A new decade of “smart health” arrived in 2011.
Granted, it wasn’t always easy to discern – what with the noisy background of healthcare legal challenges and political one-upmanship. Fortunately, even while various policies continue to be ironed out, a set of resilient entrepreneurs have been busy making sure we get smarter about our health.
The idea of interactive health – where consumers play an active role — seemed far off when I completed my PhD in molecular biology in 1994. In fact, the healthcare and medical communities have been among the laggards in transitioning to the digital age.
While traditional scientific entrepreneurs continue to make great strides in our understanding about disease diagnosis and treatment and genetics, a new breed of digitally-savvy, health-focused entrepreneurs have arrived on the scene. They are focused on dissecting and disseminating a vast and growing body of health knowledge and distilling it in ways that are meaningful to both clinicians and consumers alike.
Who are they? People like:
• Ron Gutman, an entrepreneur we seed funded last year after he explained his vision of “trustsourcing” versus crowdsourcing for relevant health information. His company, HealthTap, announced this week a new round of financing and is now connecting consumers with more than 6,000 leading U.S. physicians and 500 healthcare institutions from mobile devices or the Web with its new Q&A model.
• Aza Raskin, the former Creative Lead for Firefox and a founding member of Mozilla Labs, who this year turned his attention to bringing the kind of innovation we expect from the Internet world to health care. He is a co-founder of MassiveHealth, which recently launched “The Eatery,” an iPhone app that tracks and analyzes overall eating patterns to provide a big-picture breakdown of the best ways to improve your habits.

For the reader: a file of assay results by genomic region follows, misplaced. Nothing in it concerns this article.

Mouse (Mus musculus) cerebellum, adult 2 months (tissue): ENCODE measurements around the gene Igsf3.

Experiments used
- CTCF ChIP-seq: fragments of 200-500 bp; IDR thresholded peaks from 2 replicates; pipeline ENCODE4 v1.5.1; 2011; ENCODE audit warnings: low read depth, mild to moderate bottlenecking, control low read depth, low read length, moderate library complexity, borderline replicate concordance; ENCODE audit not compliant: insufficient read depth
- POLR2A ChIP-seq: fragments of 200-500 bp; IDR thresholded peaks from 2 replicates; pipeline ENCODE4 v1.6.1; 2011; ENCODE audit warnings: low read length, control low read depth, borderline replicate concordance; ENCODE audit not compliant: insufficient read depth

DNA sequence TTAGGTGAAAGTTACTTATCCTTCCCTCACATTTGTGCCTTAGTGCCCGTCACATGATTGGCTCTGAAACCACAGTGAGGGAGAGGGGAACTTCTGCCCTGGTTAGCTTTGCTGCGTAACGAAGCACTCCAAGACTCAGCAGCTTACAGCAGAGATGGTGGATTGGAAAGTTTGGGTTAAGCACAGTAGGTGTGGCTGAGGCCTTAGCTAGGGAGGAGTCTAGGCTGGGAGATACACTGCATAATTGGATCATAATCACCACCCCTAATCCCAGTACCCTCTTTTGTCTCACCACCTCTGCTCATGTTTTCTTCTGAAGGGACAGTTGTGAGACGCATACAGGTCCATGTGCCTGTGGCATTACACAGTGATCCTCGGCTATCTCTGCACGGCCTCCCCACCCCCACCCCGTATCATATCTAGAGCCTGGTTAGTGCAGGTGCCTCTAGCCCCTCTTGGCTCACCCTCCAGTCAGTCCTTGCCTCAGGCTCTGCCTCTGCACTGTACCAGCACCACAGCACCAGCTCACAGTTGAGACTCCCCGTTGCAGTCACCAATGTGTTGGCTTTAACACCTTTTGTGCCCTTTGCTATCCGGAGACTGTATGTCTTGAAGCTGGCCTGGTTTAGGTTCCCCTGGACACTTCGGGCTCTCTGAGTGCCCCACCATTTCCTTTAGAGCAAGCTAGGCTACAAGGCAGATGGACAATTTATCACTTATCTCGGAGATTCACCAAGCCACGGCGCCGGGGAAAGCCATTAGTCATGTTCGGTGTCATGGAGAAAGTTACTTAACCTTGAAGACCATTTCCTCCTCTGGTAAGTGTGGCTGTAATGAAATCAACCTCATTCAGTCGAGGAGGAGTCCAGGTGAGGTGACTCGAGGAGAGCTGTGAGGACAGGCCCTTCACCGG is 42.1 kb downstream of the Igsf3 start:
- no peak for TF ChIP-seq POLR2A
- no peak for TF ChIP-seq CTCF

• Halle Tecco, one of the founders of Rock Health, a seed-accelerator we work with along with others in the venture community. Its mission: catalyze innovation in the interactive health space. Along with Rock Health, we believe mentorship and operational support – in addition to funding – is where entrepreneurs can benefit most.
At this week’s mHealth Summit in Washington DC, Kathleen Sebelius, the Secretary of the U.S. Department of Health and Human Services, described in her keynote a “remarkable future” where control over a patient’s own health was always within their control. This wouldn’t be possible without advances in web and mobile.
We anticipated that same future a few years ago, which is why we have been active investors in this area. My colleagues and I believe the next big healthcare breakthroughs will be a direct result of “smart health” – brought to us by the exponential growth in web and mobile technologies and the ingenuity of consumer-centric entrepreneurs. (No politicians required).
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